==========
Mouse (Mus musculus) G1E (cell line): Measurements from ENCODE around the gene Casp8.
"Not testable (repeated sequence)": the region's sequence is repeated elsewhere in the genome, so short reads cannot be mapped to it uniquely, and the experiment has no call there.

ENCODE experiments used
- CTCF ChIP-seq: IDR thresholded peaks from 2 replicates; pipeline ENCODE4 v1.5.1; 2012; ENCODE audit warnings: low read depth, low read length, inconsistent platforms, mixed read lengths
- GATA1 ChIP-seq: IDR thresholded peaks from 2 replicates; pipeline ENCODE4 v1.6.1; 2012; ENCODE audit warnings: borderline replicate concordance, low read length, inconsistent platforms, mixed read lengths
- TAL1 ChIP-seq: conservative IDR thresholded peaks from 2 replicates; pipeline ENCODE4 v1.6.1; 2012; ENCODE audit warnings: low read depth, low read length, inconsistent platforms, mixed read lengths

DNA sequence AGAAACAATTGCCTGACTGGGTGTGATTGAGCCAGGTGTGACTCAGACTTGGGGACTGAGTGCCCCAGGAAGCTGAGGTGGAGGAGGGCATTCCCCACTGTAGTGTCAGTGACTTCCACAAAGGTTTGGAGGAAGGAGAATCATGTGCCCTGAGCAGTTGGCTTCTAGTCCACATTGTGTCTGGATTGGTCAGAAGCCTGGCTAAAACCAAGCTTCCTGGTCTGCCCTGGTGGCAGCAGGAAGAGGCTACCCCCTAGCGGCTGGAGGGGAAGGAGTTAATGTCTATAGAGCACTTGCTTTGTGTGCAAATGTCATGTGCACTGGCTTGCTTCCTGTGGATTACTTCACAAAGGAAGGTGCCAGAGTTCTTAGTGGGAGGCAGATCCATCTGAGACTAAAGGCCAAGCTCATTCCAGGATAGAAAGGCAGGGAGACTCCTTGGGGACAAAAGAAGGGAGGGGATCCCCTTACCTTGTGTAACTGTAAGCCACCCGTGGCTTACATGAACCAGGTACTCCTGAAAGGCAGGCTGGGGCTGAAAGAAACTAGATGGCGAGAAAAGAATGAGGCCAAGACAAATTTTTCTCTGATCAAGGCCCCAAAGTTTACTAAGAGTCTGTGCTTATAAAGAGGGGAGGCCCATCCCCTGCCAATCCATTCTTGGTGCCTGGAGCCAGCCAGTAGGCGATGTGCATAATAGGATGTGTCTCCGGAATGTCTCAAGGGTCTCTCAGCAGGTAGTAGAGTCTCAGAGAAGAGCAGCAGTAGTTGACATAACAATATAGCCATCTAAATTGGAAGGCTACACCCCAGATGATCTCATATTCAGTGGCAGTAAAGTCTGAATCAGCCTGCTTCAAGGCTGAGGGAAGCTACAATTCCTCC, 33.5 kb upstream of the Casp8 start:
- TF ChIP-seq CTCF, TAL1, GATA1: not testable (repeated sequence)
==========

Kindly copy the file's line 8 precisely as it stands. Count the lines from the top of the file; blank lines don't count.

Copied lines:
- TF ChIP-seq CTCF, TAL1, GATA1: not testable (repeated sequence)